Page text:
Upon issuing the sanctions, the Court stated its purpose to “deter repetition of the conduct or comparable conduct by others similarly situated.” Given the prolific manner in which MSP Recovery LLC has been filing complaints that other courts have also determined to be less than adequate, it will be interesting to see whether this case results in a true deterrent or merely a slap on the wrist.


CMS Issues Opioid Roadmap

On June 11, 2018, CMS issued a purported roadmap in the future handling of opioid medications. Appearing to build off the proposed processes announced in February of this year, CMS has detailed a three-pronged approach to combating the opioid crisis. This three-pronged approach consists of:

  • Prevention of new cases of opioid use disorder (OUD)
  • Treatment of patients who have already become dependent on or addicted to opioids
  • Utilization of data from across the country to target prevention and treatment activities

Furthermore, CMS reported that they have been working on communications with beneficiaries to explain the risk of prescription opioids. Another strategy, reported by CMS is to endeavor to work with individual states to tailor programs to their populations. Citing work with seven states, which were not expressly identified, CMS argues such a strategy could aid unique state populations and their individual issues with the opioid issue.

CMS admits this roadmap is only a start and the plans and programs will continue to evolve. We at Gordon & Rees will continue to monitor these proposed processes and will report any updates as they develop.

Pennsylvania’s Governor Wolfe Vetoes Workers’ Compensation Formulary Bill

Following in the footsteps of Texas, Ohio, and various other states, Pennsylvania’s legislature attempted to enact a drug formulary by amending the current Workers’ Compensation Act with Senate Bill 936. While passing in the House and Senate, Governor Tom Wolfe vetoed this proposed amendment.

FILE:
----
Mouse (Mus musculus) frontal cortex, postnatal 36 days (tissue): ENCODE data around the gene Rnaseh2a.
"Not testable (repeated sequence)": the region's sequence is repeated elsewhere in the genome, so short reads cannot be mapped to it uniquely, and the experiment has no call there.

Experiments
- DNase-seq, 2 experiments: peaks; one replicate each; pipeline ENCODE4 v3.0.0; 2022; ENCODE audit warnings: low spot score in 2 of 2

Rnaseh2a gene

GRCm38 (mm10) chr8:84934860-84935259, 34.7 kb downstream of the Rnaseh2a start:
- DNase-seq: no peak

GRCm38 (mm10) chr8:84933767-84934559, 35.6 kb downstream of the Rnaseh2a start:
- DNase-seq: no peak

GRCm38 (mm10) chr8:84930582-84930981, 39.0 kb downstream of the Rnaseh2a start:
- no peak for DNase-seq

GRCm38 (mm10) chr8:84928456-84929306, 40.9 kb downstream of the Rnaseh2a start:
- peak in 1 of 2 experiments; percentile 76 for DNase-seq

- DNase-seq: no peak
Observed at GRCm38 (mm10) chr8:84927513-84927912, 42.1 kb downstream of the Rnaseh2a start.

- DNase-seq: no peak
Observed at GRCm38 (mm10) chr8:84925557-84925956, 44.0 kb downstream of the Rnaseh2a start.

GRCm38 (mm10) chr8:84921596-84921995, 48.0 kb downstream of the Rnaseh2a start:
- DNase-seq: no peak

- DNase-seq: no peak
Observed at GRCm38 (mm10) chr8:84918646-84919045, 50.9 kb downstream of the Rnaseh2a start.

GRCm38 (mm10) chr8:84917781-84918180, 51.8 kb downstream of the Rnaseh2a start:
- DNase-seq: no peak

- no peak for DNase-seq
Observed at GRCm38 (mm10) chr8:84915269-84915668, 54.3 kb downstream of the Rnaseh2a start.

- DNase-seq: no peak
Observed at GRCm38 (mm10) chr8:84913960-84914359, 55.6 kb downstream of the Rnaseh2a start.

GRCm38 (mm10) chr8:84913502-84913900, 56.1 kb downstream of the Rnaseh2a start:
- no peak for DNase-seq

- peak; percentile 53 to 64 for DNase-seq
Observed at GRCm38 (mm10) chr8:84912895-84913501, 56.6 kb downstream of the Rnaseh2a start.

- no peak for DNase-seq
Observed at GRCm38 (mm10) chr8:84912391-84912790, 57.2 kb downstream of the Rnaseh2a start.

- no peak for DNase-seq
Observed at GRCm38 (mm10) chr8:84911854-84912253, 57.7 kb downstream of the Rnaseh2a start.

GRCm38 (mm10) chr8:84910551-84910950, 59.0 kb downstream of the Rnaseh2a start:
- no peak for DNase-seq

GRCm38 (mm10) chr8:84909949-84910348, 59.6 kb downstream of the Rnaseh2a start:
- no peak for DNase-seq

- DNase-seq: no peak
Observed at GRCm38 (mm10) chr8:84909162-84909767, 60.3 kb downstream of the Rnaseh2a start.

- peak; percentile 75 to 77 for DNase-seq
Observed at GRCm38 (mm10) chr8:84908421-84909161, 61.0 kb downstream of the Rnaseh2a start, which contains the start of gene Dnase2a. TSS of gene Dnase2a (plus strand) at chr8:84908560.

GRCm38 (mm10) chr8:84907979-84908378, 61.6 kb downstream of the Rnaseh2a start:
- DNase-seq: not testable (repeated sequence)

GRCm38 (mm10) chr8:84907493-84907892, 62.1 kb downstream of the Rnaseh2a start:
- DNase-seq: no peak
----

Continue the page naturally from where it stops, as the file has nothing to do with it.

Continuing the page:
Introduced on October 20, 2017 by various representatives, Bill 936 proposed that the department should select a nationally recognized, evidence-based prescription drug formulary for resolving issues related to drugs prescribed for or related to the treatment of work-related injuries. Expressly outlining a timeline in which comments would be taken, public notice of the formulary published, and when the final formulary would effect, Bill 936 also outlined the requirements to be considered when creating the prescription drug formulary.

After considerable debate and re-drafting, the bill was voted into the House and Senate on April 17, 2018. As indicated above, Governor Wolf then vetoed on April 27, 2018. Per a letter drafted by the Governor on May 27, 2018, Governor Wolfe noted “The implementation of a drug formulary as prescribed by this legislation will not improve overall health outcomes for Pennsylvania’s injured workers and will not stem the tide of the opioid crisis…many opioid medications are among the lease costly prescription medications on the market. Since the bill’s drug formulary is designed to steer physicians toward prescribing less costly drugs, it will not likely accomplish the often-stated objective of the bill’s promotors – curbing the opioid over-prescription.”